Israel’s Fire and Rescue Services has banned private bonfires due to the unseasonably warm and dry temperatures expected this week, with temperatures peaking on Thursday and Friday.
Bonfires will be allowed in cities and towns only in designated areas approved by the fire authorities and at Meron. The ban goes into effect on Tuesday at 8 a.m. and ends on Sunday at 8 p.m.
“Bonfires will not be permitted due to extreme weather conditions that raise the risk for wildfires and damage to both people and property,” Fire and Rescue Services stated.
This will be the second heatwave to hit Israel this spring.
There will be no restrictions on the number of people allowed at Har Meron this year on Lag B’Omer. According to Health Ministry regulations, only those with green passports are allowed into the areas of the hilulos and only up to 3,000 participants will be allowed at each hadlaka area, with up to 10,000 people allowed in the entire area of the hadlakos.
The police have stated that they will not have the manpower to enforce green passports at Meron but they will make efforts to enforce the limit of up to 10,000 people at the hadlaka area, which may involve temporarily banning buses from approaching the Har.
Also, the number of hadlakos will be decreased to 13 from the usual 21, and each hadlaka will last an hour and a half rather than the usual three hours – due to the time restraints resulting from the fact that Lag B’Omer is on erev Shabbos and the large number of people expected to come this year.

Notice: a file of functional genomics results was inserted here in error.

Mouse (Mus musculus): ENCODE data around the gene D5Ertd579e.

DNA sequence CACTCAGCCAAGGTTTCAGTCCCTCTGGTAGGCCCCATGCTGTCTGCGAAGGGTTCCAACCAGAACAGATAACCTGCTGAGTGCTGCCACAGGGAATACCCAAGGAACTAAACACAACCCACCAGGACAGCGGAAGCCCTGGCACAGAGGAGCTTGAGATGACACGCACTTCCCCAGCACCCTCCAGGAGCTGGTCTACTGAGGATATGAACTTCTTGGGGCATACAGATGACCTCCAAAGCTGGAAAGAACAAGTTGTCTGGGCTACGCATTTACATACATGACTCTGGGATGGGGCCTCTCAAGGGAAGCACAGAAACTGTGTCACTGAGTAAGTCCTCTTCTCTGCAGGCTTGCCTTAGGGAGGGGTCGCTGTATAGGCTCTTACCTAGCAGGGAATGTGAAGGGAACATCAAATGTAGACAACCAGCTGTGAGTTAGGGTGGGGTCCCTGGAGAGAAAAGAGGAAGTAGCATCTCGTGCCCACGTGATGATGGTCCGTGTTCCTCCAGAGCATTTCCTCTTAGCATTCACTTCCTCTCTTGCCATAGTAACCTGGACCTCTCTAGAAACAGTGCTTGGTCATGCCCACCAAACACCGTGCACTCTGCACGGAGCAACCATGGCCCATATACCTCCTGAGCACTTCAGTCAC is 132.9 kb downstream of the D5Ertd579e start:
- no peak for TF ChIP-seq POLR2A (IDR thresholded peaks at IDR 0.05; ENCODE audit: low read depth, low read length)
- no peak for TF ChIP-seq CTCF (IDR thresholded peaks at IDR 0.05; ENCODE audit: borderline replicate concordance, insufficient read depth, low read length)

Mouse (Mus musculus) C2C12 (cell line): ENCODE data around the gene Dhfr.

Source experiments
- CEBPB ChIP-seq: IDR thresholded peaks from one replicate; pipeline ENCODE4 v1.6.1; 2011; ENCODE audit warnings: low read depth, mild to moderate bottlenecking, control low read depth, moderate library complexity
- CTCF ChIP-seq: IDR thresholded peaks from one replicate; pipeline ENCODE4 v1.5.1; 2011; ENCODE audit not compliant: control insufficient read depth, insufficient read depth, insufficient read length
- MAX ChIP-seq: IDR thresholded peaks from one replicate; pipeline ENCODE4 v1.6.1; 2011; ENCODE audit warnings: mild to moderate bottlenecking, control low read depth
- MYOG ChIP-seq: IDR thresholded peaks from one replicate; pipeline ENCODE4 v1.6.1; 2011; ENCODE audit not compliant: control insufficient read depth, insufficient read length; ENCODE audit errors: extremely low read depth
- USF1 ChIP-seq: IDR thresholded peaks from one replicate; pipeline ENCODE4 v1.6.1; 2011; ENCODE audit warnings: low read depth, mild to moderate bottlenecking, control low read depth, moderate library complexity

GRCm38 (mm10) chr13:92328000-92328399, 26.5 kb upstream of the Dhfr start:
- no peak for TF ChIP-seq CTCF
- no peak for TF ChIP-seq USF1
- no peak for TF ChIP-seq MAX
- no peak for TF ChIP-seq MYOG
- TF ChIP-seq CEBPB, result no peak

The entire area of Har Meron will be accessible to everybody but the enclosed area of the kever will be managed by the police, with people only being allowed to walk by but not loiter, allowing a continuous flow of foot traffic.
Israel Police are engaging in extensive preparations for the day and about 5,000 police officers will be deployed to the area on Lag B’Omer.
“The hilulos Rashbi at Meron of 2021 will be very challenging,” said Northern District police commander Shimon Lavie at a press briefing earlier this week. “Last year, the public couldn’t visit Meron so this year the Jewish public has a great desire to participate in the hilula. The weather is supposed to be very hot. I turn to the public to ensure that those who are ill, the elderly, and small children do not come to Meron.”
Lavie added that “mask-wearing will only be enforced inside the kever compound and is not required outside in the open area.”
“We will do all we can so that the hilulos Rashbi will be fully celebrated,” Lavie concluded.
A special Hachnosas Orchim Lag Baomer campaign has been set up. There are stories of miraculous salvations attributed to the Segula of distributing Chai Rotel, food or drink, to those visiting the Kever of Reb Shimon Bar Yochai in Miron on Lag Baomer. Click here to participate.
(YWN Israel Desk – Jerusalem)